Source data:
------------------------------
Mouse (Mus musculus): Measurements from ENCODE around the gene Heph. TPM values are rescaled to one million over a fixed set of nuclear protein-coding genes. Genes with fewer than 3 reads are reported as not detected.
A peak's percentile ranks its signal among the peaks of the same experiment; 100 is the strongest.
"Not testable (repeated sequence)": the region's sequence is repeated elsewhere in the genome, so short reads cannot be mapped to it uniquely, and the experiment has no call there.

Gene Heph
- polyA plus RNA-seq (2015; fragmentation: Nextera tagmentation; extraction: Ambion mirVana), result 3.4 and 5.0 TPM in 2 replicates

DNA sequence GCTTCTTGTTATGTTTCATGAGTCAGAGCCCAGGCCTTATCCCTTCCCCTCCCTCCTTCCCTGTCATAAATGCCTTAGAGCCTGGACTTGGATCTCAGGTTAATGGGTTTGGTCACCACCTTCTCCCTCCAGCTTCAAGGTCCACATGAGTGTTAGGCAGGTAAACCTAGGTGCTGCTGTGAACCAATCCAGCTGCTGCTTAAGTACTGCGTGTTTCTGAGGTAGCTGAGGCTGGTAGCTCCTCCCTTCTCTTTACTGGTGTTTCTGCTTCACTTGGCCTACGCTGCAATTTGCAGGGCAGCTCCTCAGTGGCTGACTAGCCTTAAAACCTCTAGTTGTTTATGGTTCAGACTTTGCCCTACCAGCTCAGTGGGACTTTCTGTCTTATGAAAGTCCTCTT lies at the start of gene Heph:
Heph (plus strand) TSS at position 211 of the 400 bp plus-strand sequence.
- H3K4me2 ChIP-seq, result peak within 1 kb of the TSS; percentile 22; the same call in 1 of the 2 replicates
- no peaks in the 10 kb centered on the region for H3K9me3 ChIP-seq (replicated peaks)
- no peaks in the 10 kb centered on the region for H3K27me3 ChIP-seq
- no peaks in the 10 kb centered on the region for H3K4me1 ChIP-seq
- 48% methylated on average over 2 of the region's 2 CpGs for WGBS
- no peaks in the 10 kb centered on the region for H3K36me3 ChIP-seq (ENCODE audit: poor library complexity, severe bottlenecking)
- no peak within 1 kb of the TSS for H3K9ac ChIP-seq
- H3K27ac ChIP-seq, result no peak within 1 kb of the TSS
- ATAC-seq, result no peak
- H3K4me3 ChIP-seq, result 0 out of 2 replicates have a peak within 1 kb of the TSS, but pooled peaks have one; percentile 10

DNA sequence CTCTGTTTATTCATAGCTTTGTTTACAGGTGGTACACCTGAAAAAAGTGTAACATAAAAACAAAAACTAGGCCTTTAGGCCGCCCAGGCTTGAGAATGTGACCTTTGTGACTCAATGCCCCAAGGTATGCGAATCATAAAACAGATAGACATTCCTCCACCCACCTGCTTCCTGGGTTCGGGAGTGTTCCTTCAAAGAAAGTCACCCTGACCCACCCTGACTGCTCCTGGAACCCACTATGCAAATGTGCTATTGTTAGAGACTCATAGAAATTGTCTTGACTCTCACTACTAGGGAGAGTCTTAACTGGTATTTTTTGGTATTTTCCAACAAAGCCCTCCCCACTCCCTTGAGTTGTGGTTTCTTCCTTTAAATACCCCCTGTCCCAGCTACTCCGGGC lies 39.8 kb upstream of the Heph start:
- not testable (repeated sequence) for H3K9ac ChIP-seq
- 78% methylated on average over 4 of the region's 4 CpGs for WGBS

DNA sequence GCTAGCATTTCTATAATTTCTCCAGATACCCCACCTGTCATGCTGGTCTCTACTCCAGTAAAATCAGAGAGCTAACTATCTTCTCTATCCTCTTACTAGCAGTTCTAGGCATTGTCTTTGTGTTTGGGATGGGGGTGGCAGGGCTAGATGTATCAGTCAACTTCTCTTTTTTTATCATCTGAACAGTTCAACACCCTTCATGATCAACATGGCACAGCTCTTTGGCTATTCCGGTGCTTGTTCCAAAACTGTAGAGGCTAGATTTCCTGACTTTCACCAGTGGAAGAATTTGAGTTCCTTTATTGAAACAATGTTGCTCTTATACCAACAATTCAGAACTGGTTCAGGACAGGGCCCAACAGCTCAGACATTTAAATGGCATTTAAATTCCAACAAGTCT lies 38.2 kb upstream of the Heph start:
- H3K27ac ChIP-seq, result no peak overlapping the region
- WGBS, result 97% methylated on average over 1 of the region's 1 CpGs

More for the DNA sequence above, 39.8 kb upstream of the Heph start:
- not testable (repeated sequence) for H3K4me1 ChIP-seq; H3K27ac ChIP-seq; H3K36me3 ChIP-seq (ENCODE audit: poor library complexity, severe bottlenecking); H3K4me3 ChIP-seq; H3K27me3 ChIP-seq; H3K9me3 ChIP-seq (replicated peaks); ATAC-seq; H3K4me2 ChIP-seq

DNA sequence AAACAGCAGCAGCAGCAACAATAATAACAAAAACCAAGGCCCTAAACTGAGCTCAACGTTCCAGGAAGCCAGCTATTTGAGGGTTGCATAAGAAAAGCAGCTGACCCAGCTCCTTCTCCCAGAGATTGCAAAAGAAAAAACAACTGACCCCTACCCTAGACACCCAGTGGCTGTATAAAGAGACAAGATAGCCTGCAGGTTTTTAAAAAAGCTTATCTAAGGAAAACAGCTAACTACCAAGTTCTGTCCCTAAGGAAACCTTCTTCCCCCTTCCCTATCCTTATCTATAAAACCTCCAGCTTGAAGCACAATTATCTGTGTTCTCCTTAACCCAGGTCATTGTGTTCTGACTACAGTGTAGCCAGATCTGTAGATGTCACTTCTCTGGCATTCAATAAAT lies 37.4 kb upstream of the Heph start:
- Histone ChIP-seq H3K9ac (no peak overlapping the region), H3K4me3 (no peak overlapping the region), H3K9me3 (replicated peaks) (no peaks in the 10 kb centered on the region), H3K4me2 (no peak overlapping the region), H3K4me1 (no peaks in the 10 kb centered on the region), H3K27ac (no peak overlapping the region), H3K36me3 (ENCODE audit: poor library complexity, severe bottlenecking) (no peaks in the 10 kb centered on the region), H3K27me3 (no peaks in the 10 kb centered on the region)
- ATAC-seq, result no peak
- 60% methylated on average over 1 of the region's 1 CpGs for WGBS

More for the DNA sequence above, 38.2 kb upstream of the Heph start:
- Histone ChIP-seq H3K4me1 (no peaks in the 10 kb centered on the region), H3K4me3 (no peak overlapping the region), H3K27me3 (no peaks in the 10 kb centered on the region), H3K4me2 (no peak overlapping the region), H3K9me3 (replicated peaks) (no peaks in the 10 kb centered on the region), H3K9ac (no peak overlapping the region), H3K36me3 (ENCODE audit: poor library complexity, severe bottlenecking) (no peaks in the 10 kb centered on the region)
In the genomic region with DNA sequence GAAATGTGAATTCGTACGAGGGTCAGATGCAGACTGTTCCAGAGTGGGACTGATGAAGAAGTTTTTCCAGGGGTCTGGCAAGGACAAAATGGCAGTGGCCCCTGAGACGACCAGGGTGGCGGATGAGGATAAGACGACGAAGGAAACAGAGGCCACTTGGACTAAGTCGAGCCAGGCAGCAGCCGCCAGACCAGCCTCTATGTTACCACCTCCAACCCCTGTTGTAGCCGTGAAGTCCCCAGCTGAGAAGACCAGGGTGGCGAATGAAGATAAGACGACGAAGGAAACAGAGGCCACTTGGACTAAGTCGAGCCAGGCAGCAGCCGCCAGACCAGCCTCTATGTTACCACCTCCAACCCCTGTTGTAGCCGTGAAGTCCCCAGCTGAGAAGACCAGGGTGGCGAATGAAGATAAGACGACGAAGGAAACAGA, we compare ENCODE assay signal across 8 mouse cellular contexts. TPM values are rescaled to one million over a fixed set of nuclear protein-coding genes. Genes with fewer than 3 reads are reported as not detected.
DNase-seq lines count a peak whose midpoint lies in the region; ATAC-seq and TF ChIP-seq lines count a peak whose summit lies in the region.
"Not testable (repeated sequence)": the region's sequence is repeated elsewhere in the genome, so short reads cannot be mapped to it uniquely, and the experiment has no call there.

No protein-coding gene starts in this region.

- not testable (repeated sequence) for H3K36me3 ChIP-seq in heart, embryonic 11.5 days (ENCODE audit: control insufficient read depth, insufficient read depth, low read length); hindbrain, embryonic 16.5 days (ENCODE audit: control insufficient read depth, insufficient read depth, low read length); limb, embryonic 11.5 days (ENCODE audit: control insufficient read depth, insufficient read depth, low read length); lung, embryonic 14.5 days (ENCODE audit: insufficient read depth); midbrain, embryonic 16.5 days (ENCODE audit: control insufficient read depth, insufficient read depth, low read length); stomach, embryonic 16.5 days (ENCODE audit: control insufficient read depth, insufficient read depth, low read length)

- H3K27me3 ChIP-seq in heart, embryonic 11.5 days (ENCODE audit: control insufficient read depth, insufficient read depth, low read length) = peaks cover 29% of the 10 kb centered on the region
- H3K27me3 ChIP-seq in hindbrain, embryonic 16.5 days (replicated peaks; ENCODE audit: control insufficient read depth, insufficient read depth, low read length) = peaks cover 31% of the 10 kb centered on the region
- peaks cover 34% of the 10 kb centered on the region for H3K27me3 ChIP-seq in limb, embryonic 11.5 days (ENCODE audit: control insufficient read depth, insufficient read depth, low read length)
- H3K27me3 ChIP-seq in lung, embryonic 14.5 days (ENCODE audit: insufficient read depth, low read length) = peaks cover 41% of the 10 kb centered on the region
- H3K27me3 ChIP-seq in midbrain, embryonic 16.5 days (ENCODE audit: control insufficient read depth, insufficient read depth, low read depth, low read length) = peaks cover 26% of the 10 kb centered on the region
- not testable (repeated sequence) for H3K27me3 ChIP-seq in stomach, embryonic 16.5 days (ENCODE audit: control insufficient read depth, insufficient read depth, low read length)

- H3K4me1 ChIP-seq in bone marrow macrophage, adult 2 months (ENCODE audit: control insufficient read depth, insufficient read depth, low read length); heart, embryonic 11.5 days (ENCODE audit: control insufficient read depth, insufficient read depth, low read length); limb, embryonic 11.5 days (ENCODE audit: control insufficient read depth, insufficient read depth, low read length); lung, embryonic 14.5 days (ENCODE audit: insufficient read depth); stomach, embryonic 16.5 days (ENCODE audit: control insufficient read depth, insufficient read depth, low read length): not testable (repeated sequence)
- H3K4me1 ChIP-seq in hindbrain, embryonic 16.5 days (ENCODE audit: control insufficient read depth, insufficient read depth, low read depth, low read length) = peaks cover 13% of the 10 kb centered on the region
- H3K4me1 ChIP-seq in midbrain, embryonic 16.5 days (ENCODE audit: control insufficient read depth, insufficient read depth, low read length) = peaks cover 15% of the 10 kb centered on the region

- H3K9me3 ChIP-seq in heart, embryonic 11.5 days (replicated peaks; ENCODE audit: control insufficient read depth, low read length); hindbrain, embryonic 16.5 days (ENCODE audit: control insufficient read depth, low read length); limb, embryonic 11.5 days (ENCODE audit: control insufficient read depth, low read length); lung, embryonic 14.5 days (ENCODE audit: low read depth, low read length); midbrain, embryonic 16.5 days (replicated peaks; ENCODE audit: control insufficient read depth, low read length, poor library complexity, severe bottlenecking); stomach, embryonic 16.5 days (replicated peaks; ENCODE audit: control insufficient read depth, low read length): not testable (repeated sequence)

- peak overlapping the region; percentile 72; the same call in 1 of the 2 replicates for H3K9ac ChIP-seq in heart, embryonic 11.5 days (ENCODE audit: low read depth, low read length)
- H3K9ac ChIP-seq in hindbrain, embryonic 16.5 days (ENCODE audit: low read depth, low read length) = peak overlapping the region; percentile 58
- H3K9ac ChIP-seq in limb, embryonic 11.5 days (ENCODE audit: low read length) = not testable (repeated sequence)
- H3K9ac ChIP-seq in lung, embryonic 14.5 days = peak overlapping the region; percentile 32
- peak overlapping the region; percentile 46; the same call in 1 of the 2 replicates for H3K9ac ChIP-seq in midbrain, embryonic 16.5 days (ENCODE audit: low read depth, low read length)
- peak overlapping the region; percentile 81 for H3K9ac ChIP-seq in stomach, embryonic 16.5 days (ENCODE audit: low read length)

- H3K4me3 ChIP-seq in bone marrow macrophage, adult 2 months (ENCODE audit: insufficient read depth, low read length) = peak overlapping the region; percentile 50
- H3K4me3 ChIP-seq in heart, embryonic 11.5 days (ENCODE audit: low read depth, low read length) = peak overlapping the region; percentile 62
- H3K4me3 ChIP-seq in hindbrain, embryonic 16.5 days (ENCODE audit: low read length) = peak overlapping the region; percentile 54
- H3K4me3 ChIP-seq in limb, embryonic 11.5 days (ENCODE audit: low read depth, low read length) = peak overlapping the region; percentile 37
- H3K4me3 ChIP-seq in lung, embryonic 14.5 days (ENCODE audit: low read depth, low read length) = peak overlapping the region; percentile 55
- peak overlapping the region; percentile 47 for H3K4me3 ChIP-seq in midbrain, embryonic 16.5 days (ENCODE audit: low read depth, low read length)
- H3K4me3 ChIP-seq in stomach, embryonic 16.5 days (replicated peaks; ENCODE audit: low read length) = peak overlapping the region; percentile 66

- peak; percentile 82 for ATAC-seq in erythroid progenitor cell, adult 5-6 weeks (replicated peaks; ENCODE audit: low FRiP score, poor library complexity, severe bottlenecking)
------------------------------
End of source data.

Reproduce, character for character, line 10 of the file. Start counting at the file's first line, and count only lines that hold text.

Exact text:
- no peaks in the 10 kb centered on the region for H3K27me3 ChIP-seq